Violin Tatiana: Back linings glued in… Step by step Rubber bands and clothes pins. Kind of like bailing wire and bubble gum from my farm family background. Not pretty, but gets the job done :-) Pretty will come later for Tatiana

Violin Tatiana: Back linings glued in… Step by step

Rubber bands and clothes pins. Kind of like bailing wire and bubble gum from my farm family background. Not pretty, but gets the job done :-) Pretty will come later for Tatiana

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Photo taken at: Fernandina Beach, Florida

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Violin Tatiana: Back linings glued in… Step by step

Rubber bands and clothes pins. Kind of like bailing wire and bubble gum from my farm family background. Not pretty, but gets the job done 🙂 Pretty will come later for Tatiana!! #violin #violinTatiana
#howeryviolins
#violinmaker #luthier #orchestra #fernandinabeach #ameliaisland #brunswickga #staugustine #stmarys #jacksonville #jaxsymphony #unfmusic #jumusic #luthier #whatsonmybench #violinist #florida, Fernandina Beach, Florida, Normal

Violin Tatiana: Power out this morning. I’m amazed that Stradivarius could work with out bright lights, and with eyes that were 80-90 years old

Violin Tatiana: Power out this morning. I’m amazed that Stradivarius could work with out bright lights, and with eyes that were 80-90 years old

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Photo taken at: Fernandina Beach, Florida

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Violin Tatiana: Power out this morning. I’m amazed that Stradivarius could work with out bright lights, and with eyes that were 80-90 years old…. #violin #violinTatiana #howeryviolins
#violinmaker #luthier #orchestra #fernandinabeach #ameliaisland #brunswickga #staugustine #stmarys #jacksonville #jaxsymphony #unfmusic #jumusic #luthier #whatsonmybench #violinist #florida, Fernandina Beach, Florida, Normal

I took Sebastian out for some BLUEGRASS music last evening at Woody’s BBQ on S R 200, Fernandina Beach, near Lowe’s. We had a great time! (He has the balsam ground on, so the wood is protected. I like to play an instrument in the white a bit be form applying the full color varnish).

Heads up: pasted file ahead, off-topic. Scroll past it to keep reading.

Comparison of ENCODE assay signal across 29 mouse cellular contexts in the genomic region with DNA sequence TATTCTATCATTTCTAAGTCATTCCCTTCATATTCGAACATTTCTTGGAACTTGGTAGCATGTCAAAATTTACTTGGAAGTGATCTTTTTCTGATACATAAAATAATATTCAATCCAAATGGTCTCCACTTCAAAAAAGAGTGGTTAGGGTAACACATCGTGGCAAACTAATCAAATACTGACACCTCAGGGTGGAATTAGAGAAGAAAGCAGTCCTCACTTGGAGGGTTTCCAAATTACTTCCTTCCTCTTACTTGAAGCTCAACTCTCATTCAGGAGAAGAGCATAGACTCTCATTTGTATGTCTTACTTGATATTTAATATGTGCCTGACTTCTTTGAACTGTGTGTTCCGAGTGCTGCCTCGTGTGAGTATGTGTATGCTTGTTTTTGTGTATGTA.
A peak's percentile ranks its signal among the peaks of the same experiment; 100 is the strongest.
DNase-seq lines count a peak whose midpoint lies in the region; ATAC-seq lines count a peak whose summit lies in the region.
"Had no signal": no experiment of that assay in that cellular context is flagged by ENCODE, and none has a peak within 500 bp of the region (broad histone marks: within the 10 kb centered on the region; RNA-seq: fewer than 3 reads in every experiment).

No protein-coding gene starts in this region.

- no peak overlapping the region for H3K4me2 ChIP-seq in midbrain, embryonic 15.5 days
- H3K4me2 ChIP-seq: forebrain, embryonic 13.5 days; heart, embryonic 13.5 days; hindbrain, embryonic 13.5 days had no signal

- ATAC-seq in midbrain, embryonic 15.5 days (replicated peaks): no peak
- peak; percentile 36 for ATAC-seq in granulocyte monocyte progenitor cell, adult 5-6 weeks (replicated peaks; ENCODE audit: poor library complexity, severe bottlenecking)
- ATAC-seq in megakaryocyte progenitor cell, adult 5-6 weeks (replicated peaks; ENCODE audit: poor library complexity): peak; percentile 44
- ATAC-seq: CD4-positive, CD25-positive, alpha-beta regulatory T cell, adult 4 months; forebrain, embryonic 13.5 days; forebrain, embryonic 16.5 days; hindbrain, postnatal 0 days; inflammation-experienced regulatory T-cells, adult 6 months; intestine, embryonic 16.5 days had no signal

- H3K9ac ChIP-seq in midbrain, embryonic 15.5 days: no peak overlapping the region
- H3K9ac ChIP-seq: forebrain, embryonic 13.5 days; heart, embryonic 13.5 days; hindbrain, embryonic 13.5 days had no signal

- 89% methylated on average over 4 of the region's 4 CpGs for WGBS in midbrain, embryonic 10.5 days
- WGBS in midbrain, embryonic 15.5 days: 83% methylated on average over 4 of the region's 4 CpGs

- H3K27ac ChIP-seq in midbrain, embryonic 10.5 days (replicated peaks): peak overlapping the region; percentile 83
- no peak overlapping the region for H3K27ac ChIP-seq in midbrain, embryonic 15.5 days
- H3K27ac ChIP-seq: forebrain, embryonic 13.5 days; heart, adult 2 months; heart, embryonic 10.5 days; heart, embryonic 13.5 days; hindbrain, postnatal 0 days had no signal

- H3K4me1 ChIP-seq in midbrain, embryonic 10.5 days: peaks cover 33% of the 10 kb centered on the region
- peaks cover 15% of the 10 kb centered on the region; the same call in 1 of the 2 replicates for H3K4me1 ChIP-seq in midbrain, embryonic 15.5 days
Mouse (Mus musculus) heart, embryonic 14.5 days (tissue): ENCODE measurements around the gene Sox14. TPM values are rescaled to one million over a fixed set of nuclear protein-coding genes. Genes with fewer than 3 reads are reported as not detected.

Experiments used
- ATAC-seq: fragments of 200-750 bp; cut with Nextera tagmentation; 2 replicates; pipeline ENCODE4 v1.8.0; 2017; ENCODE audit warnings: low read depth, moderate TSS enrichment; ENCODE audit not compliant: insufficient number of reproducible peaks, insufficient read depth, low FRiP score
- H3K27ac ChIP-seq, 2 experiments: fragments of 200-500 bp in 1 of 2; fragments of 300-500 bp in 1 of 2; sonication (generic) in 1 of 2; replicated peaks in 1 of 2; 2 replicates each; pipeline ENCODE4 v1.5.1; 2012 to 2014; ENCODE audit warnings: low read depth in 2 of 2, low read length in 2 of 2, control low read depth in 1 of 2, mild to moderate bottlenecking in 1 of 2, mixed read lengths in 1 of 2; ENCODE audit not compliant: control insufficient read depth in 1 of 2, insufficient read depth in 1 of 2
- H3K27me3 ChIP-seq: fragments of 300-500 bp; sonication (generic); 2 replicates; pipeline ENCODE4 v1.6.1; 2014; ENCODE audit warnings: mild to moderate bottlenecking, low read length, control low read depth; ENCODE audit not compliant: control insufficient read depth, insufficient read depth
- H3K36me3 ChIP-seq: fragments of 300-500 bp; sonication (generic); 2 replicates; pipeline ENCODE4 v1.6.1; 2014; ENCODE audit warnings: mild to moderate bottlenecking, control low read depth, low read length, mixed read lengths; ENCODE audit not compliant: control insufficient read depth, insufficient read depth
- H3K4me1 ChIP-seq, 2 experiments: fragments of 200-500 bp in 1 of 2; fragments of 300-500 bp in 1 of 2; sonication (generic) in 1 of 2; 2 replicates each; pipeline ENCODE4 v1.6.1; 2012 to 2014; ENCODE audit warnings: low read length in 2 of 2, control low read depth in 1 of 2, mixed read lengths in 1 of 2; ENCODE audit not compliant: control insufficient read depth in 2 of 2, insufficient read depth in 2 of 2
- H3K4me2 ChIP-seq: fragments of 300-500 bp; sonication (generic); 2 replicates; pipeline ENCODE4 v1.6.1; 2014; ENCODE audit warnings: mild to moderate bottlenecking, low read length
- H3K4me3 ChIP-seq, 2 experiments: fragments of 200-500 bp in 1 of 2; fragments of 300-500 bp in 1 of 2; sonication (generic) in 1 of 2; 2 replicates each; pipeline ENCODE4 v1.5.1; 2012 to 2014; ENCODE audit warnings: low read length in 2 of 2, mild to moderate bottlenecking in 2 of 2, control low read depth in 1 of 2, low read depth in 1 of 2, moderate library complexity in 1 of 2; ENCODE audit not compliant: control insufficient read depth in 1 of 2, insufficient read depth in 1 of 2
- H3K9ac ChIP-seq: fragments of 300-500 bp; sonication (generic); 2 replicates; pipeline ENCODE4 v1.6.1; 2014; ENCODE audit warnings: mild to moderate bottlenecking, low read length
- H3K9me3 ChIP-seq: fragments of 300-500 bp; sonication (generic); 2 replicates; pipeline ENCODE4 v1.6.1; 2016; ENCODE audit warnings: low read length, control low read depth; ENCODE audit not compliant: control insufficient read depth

I took Sebastian out for some BLUEGRASS music last evening at Woody’s BBQ on S R 200, Fernandina Beach, near Lowe’s. We had a great time! (He has the balsam ground on, so the wood is protected. I like to play an instrument in the white a bit be form applying the full color varnish).

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Photo taken at: Fernandina Beach, Florida

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I took Sebastian out for some BLUEGRASS music last evening at Woody’s BBQ on S R 200, Fernandina Beach, near Lowe’s. We had a great time! (He has the balsam ground on, so the wood is protected. I like to play an instrument in the white a bit be form applying the full color varnish)., Fernandina Beach, Florida, Normal

Sebastian: I played Sebastian tonight for the first time. Sebastian spoke. Sebastian sang. My ears smiled. My soul soared

Sebastian: I played Sebastian tonight for the first time. Sebastian spoke. Sebastian sang. My ears smiled. My soul soared

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Sebastian: I played Sebastian tonight for the first time. Sebastian spoke. Sebastian sang. My ears smiled. My soul soared. #violin #viola #fiddle #5stringfiddle #violinSebastion #howeryviolins
#violinmaker #luthier #orchestra #fernandinabeach #ameliaisland #brunswickga #staugustine #stmarys #jacksonville #jaxsymphony #unfmusic #jumusic #luthier #whatsonmybench #violinist #florida #northflorida #Georgia #firstcoast #varnish #violinvarnish #groundvarnish #violingroundvarnish #balsamground, **insta-location**, Normal

Sebastian: Balsam Ground through #4. It makes the maple jump

Sebastian: Balsam Ground through #4. It makes the maple jump

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Photo taken at: Fernandina Beach, Florida

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Sebastian: Balsam Ground through #4. It makes the maple jump!! #violin #viola #fiddle #5stringfiddle #violinSebastion #howeryviolins
#violinmaker #luthier #orchestra #fernandinabeach #ameliaisland #brunswickga #staugustine #stmarys #jacksonville #jaxsymphony #unfmusic #jumusic #luthier #whatsonmybench #violinist #florida #northflorida #Georgia #firstcoast #varnish #violinvarnish #groundvarnish #violingroundvarnish #balsamground, Fernandina Beach, Florida, Normal